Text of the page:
This article originated in VOA’s Persian Service.
A decades-old debate about whether the United States should seek a mutual defense treaty with its ally Israel has resurfaced with a call by Republican Sen. Lindsey Graham for lawmakers to approve a pact next year.
Speaking at an event in Washington late Wednesday, Graham told an audience that he wants to see the Senate vote on a U.S.-Israel defense treaty sometime next year to show Iran and the rest of the world that “an existential threat against Israel is an existential threat against the United States.”
Graham, a prominent Senate supporter of President Donald Trump, spoke as the guest of honor at an annual dinner of the Endowment for Middle East Truth (EMET), a pro-Israel group that advocates U.S. support for Israel.
The South Carolina senator initially proposed seeking a U.S.-Israel mutual defense treaty in remarks to an April 6 Republican Jewish Coalition meeting in Las Vegas, and he used his EMET speech to expand on that idea.
Many mutual defense commitments
Graham said the U.S. has a “long list” of mutual defense commitments to its NATO allies and Taiwan, and his goal is to add Israel to it. He said he wants to send a “clear signal” to Iran that if it follows through on threats to destroy Israel, its longtime regional foe, it will do so at its “own peril.”
“I want the ayatollah to know that [for] any missile coming from Lebanon [or] any attack coming from Gaza inspired by the Iranians, we are going to hold you accountable,” Graham said, in reference to Iranian Supreme Leader Ayatollah Ali Khamenei, who funds anti-Israel proxy forces in both Lebanon and Gaza.
Goal to solidify Israeli relationship
In further remarks to VOA Persian after his speech, Graham said it has been his long-standing goal to solidify the U.S. relationship with Israel, who he said shares intelligence and military technology that keeps the U.S. safe.
“This [proposed security agreement] will make the world safer. Every moderate Muslim should embrace this, because if your goal is to destroy Israel, then we will fight you. If your goal is to work with Israel for peace, we will support you.”
Earlier, Graham told attendees of the EMET event that he will travel to Israel next month to meet Israeli officials and discuss “what a security agreement would look like.” The Israeli Embassy in Washington declined to comment on his proposal when contacted by VOA Persian on Thursday.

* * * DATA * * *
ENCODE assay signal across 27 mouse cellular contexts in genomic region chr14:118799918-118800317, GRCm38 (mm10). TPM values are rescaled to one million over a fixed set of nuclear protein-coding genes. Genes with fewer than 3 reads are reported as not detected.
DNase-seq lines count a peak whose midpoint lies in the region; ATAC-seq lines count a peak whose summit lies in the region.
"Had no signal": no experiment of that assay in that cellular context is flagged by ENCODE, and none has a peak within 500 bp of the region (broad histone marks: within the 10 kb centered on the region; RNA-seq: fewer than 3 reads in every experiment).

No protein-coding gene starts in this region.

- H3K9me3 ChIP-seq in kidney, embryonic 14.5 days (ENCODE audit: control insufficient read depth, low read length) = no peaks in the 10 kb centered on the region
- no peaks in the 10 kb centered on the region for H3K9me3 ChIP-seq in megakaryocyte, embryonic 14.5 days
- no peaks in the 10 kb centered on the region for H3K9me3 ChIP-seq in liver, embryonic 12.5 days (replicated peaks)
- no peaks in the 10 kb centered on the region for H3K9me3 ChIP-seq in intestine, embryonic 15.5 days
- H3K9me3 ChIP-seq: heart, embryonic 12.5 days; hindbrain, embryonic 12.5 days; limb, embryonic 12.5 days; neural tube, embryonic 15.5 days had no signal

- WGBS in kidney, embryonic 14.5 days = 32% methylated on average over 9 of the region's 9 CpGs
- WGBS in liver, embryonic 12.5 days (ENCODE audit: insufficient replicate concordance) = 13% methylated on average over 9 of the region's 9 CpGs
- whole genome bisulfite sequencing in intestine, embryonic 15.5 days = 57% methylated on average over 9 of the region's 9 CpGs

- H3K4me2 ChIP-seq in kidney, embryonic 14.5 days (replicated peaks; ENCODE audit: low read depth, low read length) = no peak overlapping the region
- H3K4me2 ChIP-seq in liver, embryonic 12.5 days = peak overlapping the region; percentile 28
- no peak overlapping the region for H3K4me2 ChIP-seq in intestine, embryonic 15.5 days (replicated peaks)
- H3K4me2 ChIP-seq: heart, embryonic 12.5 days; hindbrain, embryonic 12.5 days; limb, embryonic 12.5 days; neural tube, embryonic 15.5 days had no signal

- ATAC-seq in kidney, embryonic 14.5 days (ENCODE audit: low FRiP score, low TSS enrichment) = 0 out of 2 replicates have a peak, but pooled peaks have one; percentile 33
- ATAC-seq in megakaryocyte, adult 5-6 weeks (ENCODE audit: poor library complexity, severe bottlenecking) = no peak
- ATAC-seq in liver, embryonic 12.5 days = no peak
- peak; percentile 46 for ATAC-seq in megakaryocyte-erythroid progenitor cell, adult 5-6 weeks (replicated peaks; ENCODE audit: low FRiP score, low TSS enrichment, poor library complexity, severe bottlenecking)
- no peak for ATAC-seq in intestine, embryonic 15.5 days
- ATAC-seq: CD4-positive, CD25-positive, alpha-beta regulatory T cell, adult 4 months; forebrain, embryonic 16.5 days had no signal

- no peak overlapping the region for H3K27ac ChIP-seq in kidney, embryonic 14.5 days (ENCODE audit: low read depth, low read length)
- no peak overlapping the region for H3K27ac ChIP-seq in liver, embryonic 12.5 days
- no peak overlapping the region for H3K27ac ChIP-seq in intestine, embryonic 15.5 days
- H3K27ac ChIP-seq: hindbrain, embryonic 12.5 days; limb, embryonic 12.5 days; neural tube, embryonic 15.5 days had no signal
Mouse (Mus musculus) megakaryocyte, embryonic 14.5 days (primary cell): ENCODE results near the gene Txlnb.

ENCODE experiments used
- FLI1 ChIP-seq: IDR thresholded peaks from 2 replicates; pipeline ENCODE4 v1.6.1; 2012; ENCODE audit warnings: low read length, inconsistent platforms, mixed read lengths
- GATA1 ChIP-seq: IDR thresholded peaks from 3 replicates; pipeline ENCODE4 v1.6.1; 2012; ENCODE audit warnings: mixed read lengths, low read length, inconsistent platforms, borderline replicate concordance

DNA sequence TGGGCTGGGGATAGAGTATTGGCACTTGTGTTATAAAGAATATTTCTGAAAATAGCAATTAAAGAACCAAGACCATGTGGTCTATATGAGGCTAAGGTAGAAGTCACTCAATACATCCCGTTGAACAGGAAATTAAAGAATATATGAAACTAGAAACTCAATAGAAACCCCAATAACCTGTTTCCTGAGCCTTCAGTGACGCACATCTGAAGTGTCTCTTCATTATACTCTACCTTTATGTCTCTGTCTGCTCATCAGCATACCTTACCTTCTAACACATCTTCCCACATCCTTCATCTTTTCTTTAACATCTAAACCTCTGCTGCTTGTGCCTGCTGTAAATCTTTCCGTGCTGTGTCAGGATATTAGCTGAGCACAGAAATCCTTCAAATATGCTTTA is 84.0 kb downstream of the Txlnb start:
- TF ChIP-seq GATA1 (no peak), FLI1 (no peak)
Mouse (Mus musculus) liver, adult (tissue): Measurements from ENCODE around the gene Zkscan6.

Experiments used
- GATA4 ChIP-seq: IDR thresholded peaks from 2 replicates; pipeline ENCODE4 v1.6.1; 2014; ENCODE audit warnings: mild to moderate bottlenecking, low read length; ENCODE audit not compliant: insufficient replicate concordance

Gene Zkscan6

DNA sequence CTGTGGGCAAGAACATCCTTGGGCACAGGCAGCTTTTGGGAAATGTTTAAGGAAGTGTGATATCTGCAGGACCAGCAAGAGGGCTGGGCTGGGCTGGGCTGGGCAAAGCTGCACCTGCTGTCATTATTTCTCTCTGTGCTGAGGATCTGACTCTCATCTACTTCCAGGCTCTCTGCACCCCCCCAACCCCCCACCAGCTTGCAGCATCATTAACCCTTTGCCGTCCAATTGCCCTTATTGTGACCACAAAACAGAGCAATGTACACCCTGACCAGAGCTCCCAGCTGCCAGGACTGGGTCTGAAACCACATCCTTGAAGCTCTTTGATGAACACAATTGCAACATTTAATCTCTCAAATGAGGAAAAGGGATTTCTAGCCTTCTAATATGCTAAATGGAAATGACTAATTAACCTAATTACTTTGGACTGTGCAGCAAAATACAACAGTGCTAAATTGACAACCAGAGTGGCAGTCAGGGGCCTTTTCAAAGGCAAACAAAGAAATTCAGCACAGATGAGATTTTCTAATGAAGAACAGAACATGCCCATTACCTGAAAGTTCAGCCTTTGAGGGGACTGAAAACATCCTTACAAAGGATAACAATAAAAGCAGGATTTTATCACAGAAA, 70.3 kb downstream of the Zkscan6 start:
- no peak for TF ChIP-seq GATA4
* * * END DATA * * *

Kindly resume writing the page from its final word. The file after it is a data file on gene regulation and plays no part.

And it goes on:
U.S. and Israeli officials and analysts have debated the pros and cons of a U.S.-Israel mutual defense treaty for decades. Some critics have argued that such a treaty is unnecessary because Israel long has been a major recipient of U.S. military aid, which currently amounts to $3.8 billion a year.
An independent Israel
Israel also has long expressed a desire to defend itself independently against external threats.
“Israel must always be able to defend itself, by itself, against any threat,” Prime Minister Benjamin Netanyahu said at a Feb. 14 meeting with Vice President Mike Pence in Warsaw, repeating a line that the Israeli leader has used multiple times.
Some analysts also have said that Israel long has understood that much of its support in the United States stems from a public perception that the Jewish state has been able to take care of itself. They have said Israel has been concerned that its U.S. public reputation for independence could erode if a mutual defense treaty is signed.
In his EMET speech, Graham expressed sensitivity to Israel’s position.
“I will try to find a way to cobble this [security agreement] together and express it in a way that reinforces Israel’s security and never undermines the idea of its ability to independently defend [itself],” he said.
No members of the U.S. House of Representatives appear to have expressed a position on seeking a defense pact with Israel since Graham’s first reference to the issue in April.
Republican Congressman Lee Zeldin, another honoree at the EMET event, told VOA Persian that he wants to learn more about Graham’s idea.
“I’m going to speak to him about it,” Zeldin said. “I haven’t had a conversation with Sen. Graham about what he has in mind, but I would look forward to having that conversation with him for sure.”